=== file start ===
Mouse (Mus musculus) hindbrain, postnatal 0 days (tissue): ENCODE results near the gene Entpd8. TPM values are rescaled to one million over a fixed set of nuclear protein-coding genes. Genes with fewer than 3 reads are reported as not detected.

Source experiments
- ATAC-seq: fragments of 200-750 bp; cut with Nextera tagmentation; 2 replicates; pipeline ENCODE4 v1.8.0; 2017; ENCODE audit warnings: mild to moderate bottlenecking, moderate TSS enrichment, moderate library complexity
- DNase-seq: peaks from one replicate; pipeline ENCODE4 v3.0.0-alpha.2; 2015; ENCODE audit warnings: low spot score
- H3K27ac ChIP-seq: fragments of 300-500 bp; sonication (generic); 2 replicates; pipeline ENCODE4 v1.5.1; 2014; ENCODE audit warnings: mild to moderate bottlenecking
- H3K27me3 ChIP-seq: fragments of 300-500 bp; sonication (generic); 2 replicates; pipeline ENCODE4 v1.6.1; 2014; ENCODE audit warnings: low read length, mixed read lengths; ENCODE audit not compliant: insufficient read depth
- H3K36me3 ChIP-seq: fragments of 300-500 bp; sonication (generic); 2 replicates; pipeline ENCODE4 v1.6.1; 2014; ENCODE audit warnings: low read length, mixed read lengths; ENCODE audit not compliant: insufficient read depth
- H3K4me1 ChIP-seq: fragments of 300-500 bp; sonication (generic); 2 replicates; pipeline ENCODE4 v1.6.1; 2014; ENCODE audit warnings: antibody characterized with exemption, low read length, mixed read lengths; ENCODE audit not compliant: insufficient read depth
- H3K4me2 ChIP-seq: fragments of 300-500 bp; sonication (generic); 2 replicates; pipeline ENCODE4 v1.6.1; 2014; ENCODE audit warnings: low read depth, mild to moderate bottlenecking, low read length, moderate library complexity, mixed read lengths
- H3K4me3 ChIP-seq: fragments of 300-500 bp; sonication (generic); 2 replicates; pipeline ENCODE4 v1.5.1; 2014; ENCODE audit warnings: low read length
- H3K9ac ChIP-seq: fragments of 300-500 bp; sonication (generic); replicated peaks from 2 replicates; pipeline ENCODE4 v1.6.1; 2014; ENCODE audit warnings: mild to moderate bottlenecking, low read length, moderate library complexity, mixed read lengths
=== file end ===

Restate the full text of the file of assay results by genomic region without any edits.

Mouse (Mus musculus) hindbrain, postnatal 0 days (tissue): ENCODE results near the gene Entpd8. TPM values are rescaled to one million over a fixed set of nuclear protein-coding genes. Genes with fewer than 3 reads are reported as not detected.

Source experiments
- ATAC-seq: fragments of 200-750 bp; cut with Nextera tagmentation; 2 replicates; pipeline ENCODE4 v1.8.0; 2017; ENCODE audit warnings: mild to moderate bottlenecking, moderate TSS enrichment, moderate library complexity
- DNase-seq: peaks from one replicate; pipeline ENCODE4 v3.0.0-alpha.2; 2015; ENCODE audit warnings: low spot score
- H3K27ac ChIP-seq: fragments of 300-500 bp; sonication (generic); 2 replicates; pipeline ENCODE4 v1.5.1; 2014; ENCODE audit warnings: mild to moderate bottlenecking
- H3K27me3 ChIP-seq: fragments of 300-500 bp; sonication (generic); 2 replicates; pipeline ENCODE4 v1.6.1; 2014; ENCODE audit warnings: low read length, mixed read lengths; ENCODE audit not compliant: insufficient read depth
- H3K36me3 ChIP-seq: fragments of 300-500 bp; sonication (generic); 2 replicates; pipeline ENCODE4 v1.6.1; 2014; ENCODE audit warnings: low read length, mixed read lengths; ENCODE audit not compliant: insufficient read depth
- H3K4me1 ChIP-seq: fragments of 300-500 bp; sonication (generic); 2 replicates; pipeline ENCODE4 v1.6.1; 2014; ENCODE audit warnings: antibody characterized with exemption, low read length, mixed read lengths; ENCODE audit not compliant: insufficient read depth
- H3K4me2 ChIP-seq: fragments of 300-500 bp; sonication (generic); 2 replicates; pipeline ENCODE4 v1.6.1; 2014; ENCODE audit warnings: low read depth, mild to moderate bottlenecking, low read length, moderate library complexity, mixed read lengths
- H3K4me3 ChIP-seq: fragments of 300-500 bp; sonication (generic); 2 replicates; pipeline ENCODE4 v1.5.1; 2014; ENCODE audit warnings: low read length
- H3K9ac ChIP-seq: fragments of 300-500 bp; sonication (generic); replicated peaks from 2 replicates; pipeline ENCODE4 v1.6.1; 2014; ENCODE audit warnings: mild to moderate bottlenecking, low read length, moderate library complexity, mixed read lengths